|Guest Performance Review:
Sites of Performance: "6TH ANNUAL SUMMER SOLSTICE CELEBRATION" at the Museum of Contemporary Art"
BY NANCY G. MOORE
(Nancy G. Moore is a Chicago-area dance critic and historian who is currently writing a book on Valentine de St.-Point.)
How much of something do you need to see before you know what it is? Or is identification more a matter of the situation you're in -- of the way the curtains are drawn to expose the gun?
These questions occurred to me as I watched puppeteer Paul Zaloom performing "The Dream," an excerpt from "Velvetville," at the Museum of Contemporary Arts "6th Annual Summer Solstice Celebration" a two-day marathon of multidisciplinary performance art -- June 22-23.
Other performances were going on simultaneously outside the MCA Theater and would continue for 24 hours, causing me to think more than usual about how the conditions of performance -- the visual and verbal context in which it appears --influence interpretation.
And now Zaloom was messing with my mind, making me see a real person on a nice spring day instead of a black plastic rat standing on a shower curtain. Paradoxically, none of the objects on his stage seemed to have anything to do with what I was seeing -- until I forgot what I was looking at. The pseudo-scientific journalistic practice of basing one's interpretation of performance on a close examination of material evidence was proving to be a misleading tactic.
Zaloom's satirical sleight-of-hand took place during a comic two-hour event called "Nightfall Puppet Mischief." He was joined by Spiro Dousias in "Professor Punch's Tutorials for the Impotent and Forlorn" and by Blair Thomas (School of the Art Institute of Chicago), in "The Puppet Show of Don Cristobal."
As the night progressed, the puppeteers gleefully took apart the basic elements of theater until the traditional puppet stage had been completely deconstructed; the puppeteer turned into a puppet; and the real puppets replaced by trash -- except for one nasty cat-puppet. All that remained was to skewer the audience. This task was taken on by Zaloom -- a wacky prodigy of Vermont's Bread and Puppet Theater -- who appears to be a gentle soul when you meet him in person.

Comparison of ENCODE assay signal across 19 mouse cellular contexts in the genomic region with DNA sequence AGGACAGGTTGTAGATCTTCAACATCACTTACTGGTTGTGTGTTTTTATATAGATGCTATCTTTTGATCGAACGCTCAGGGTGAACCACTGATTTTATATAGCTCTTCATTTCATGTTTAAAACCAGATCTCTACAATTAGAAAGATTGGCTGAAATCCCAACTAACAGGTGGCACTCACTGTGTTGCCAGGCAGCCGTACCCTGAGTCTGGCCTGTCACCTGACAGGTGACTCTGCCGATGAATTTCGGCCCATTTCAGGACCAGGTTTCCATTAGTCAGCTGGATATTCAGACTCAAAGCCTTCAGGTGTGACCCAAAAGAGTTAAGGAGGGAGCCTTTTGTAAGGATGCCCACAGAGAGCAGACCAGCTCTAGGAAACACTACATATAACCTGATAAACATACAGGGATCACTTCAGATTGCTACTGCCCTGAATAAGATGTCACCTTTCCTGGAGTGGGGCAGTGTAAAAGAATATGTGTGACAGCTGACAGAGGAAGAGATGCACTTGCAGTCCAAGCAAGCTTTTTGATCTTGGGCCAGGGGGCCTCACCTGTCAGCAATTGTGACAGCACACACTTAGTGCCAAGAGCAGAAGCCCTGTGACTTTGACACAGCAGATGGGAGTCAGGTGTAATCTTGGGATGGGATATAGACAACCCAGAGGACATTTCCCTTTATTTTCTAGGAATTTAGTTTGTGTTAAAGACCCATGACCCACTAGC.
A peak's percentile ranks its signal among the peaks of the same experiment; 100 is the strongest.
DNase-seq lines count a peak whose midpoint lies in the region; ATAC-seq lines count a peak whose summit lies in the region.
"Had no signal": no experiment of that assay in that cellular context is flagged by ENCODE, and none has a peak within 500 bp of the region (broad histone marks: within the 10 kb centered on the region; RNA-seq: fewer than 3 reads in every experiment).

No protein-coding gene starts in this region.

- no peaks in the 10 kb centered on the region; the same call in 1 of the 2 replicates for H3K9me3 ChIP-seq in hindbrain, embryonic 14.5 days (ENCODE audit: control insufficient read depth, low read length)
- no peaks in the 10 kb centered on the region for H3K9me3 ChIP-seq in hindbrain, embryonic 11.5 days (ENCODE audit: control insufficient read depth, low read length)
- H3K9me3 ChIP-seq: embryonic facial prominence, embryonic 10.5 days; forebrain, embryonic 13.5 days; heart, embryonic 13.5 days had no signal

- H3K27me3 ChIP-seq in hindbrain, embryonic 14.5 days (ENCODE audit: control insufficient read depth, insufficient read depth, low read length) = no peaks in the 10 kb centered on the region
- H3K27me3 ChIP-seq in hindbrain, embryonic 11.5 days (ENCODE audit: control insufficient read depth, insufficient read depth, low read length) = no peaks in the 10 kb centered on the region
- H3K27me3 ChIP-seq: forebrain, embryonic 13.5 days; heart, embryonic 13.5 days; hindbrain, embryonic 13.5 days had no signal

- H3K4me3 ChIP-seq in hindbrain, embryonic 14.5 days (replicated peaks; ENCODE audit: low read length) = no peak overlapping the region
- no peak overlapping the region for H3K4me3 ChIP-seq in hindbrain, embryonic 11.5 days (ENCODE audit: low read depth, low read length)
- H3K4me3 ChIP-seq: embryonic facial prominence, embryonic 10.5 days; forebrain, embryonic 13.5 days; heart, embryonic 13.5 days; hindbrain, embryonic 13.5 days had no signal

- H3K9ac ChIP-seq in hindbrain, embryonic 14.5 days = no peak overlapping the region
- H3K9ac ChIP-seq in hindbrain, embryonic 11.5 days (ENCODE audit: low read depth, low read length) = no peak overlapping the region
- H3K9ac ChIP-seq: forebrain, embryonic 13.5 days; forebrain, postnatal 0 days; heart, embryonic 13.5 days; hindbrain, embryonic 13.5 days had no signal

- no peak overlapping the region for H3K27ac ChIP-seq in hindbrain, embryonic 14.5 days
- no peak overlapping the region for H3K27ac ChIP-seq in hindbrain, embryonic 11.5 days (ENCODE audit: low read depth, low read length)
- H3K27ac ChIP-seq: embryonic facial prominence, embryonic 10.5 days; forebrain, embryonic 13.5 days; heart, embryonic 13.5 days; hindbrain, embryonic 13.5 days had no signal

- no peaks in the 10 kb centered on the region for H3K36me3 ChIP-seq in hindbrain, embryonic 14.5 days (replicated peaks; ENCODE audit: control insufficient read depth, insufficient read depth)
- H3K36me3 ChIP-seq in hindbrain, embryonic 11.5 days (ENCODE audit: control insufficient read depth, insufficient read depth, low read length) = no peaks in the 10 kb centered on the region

To get an idea of Zaloom's extraordinary stage powers, you first need to understand that he looks pretty ordinary. The only weird thing about Zaloom's appearance is that he wears a wireless microphone headset as if he were a pilot. This allows him to vocally impersonate characters and narrate the "dream" in which they appear, while never staying in one place for more than a minute. Much more unusual than his get-up is his "puppet stage," which is a large table with a backboard. The curtains really printed shower curtains -- are on the floor. These he drapes over the table when he suggests a dramatic setting, such as the presidential inauguration.
What keeps Zaloom in constant motion are his puppets -- a huge assortment of found objects like a black plastic rat that he moves around on the table at supersonic speed as if he were in action-figure heaven. When he's done with them, he throws them on the floor along with the curtains.
Midway through Zaloom's fragmented narrative -- with its derisive references to capital punishment, police brutality and environmental destruction -- I noticed that I had become completely captivated by Zaloom's skill in making sense out of these dislocated objects. It was as if I were watching a play of invisible players. And the truth was not in the objects themselves but in the tension between what I knew them to be and what I was told they were by a very engaging fellow.